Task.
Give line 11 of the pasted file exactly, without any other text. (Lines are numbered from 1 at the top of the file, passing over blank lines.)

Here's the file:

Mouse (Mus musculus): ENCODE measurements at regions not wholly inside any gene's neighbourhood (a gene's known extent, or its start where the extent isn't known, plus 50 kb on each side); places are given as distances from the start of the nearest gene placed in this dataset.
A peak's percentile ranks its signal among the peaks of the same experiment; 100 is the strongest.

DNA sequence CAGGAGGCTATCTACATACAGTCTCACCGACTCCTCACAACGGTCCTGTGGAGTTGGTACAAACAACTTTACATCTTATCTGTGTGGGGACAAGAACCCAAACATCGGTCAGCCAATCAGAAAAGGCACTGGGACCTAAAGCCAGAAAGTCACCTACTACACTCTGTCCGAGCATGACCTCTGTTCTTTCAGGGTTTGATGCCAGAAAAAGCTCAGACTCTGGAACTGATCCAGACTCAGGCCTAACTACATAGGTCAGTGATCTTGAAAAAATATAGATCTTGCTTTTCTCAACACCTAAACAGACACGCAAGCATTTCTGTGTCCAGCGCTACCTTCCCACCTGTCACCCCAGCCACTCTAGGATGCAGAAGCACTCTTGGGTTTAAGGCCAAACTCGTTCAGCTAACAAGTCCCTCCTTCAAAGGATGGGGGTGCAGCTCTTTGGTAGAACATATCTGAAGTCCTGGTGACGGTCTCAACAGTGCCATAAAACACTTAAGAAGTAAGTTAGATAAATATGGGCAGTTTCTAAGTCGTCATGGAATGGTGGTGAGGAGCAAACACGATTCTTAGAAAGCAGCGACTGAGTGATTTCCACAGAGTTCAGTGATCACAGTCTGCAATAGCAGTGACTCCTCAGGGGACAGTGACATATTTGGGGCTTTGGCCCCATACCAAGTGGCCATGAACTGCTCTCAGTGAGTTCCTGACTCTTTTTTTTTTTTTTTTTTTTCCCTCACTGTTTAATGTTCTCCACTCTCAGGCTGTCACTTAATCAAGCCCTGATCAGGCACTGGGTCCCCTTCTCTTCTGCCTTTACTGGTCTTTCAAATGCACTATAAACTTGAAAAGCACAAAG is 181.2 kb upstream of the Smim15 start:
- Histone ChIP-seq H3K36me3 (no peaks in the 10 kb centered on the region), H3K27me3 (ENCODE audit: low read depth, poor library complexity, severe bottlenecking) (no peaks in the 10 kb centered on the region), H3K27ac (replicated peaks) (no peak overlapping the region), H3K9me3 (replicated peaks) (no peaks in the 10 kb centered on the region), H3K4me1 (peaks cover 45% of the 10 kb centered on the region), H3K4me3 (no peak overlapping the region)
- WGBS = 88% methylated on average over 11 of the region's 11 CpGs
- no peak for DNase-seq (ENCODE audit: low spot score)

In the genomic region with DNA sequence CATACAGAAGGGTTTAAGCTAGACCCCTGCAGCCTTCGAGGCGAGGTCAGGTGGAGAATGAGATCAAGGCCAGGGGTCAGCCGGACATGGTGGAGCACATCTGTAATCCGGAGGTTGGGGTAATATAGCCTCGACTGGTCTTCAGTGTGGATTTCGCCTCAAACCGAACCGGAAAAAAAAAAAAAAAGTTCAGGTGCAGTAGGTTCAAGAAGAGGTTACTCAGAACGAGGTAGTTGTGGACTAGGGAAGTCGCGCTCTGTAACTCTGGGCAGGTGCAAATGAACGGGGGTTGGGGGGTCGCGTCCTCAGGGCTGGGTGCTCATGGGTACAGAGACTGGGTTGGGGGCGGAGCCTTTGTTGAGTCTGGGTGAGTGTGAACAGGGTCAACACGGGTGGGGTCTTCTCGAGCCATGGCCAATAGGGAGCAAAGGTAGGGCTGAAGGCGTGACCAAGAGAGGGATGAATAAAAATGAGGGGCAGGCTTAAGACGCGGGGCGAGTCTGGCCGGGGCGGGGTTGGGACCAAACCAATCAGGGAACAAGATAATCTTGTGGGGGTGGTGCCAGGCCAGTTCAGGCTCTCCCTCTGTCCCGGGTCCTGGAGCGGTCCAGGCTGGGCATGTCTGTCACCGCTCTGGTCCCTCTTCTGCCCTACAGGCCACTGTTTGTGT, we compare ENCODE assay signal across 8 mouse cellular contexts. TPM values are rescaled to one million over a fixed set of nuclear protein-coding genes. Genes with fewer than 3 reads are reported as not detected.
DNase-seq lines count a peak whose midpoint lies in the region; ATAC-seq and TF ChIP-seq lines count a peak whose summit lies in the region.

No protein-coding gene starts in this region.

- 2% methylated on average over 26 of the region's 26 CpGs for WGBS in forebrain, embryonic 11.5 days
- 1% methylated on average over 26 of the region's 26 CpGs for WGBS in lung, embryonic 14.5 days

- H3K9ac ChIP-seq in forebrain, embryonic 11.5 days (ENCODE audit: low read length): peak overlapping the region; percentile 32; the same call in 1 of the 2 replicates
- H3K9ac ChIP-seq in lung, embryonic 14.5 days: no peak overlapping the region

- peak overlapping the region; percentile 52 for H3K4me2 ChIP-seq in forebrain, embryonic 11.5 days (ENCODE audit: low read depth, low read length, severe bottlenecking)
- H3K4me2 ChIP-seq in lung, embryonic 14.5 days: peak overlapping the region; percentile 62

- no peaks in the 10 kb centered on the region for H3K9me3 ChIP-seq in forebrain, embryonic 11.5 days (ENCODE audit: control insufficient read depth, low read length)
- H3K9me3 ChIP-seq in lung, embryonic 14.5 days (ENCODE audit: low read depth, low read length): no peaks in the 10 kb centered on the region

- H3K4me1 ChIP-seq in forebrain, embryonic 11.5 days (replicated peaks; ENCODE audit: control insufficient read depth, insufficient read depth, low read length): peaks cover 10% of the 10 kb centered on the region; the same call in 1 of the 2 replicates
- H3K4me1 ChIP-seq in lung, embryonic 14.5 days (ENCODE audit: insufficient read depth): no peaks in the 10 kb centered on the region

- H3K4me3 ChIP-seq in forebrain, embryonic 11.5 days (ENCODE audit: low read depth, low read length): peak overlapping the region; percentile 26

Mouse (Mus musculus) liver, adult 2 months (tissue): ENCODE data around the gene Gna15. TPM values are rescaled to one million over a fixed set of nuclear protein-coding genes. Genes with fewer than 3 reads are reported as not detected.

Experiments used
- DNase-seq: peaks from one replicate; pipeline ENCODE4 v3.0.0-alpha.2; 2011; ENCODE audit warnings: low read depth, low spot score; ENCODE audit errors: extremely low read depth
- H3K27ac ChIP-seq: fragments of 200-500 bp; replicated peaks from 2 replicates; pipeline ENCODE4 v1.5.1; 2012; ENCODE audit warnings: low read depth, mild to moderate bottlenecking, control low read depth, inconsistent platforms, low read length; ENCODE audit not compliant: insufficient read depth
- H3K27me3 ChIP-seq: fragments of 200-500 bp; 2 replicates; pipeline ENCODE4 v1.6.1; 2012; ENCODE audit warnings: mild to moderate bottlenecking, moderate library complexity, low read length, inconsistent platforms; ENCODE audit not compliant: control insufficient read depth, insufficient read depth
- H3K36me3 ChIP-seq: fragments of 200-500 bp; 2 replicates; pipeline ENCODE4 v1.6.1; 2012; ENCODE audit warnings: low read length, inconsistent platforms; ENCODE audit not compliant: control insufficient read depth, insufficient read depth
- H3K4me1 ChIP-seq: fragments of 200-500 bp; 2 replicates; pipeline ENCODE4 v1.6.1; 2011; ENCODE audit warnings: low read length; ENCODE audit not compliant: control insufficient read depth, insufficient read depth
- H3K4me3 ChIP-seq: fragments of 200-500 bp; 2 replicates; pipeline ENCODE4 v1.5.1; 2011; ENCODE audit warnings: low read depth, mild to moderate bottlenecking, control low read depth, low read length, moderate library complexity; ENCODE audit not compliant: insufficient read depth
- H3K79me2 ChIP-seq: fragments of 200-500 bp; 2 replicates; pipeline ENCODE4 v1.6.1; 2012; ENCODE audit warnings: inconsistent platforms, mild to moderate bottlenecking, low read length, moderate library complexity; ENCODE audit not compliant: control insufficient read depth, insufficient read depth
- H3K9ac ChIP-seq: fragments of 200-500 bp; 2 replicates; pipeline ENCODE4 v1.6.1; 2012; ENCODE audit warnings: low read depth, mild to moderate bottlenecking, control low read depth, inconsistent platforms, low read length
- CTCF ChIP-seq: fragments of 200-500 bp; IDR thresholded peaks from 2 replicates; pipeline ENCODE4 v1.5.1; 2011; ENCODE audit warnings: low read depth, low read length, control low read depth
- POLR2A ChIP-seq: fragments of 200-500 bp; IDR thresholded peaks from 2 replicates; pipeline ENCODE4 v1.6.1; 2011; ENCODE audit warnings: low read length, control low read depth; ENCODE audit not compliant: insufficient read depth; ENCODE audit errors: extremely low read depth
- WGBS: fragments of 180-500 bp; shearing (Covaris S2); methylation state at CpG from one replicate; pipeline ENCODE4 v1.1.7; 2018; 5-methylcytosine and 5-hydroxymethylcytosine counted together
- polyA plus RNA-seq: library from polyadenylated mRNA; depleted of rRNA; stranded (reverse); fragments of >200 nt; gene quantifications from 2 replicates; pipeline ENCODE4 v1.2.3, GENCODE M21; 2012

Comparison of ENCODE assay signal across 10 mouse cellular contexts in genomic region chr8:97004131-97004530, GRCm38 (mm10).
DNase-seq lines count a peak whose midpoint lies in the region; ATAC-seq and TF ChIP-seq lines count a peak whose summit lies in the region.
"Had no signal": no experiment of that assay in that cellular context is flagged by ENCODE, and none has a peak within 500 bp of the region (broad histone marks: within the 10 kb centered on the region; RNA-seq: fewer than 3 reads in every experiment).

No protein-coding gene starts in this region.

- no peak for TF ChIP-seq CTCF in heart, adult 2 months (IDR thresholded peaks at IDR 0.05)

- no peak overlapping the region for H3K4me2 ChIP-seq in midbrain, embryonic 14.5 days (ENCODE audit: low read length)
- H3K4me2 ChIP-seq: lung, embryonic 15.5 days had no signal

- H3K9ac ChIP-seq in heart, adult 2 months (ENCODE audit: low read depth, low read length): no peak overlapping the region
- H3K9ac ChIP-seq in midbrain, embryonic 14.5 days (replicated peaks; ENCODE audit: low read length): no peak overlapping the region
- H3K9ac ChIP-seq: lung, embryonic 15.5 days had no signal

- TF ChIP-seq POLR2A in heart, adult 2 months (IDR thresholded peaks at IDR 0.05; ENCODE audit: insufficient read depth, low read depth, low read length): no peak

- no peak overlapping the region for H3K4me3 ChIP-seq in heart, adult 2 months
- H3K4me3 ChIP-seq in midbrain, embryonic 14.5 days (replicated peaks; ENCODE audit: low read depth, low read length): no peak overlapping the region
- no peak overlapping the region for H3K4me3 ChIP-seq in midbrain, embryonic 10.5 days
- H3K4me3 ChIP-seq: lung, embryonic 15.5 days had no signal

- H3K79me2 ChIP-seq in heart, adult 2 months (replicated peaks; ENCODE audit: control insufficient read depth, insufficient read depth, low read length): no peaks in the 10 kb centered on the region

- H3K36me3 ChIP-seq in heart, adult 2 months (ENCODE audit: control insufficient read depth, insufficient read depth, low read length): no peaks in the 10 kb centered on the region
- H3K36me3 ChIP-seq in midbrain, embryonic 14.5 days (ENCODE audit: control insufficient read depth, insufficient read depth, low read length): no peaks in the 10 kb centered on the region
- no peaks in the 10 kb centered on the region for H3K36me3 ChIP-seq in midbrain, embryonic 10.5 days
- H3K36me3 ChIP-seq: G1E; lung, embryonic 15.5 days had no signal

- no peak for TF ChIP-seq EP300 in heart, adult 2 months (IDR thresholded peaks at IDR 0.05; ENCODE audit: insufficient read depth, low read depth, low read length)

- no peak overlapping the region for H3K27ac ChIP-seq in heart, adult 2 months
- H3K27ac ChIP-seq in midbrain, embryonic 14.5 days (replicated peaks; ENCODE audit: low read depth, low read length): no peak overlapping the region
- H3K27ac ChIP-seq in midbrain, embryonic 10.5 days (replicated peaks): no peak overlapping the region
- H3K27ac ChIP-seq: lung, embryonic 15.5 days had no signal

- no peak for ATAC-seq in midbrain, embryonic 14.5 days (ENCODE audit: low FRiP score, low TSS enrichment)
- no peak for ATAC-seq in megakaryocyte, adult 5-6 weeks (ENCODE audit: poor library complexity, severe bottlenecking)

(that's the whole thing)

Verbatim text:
- 1% methylated on average over 26 of the region's 26 CpGs for WGBS in lung, embryonic 14.5 days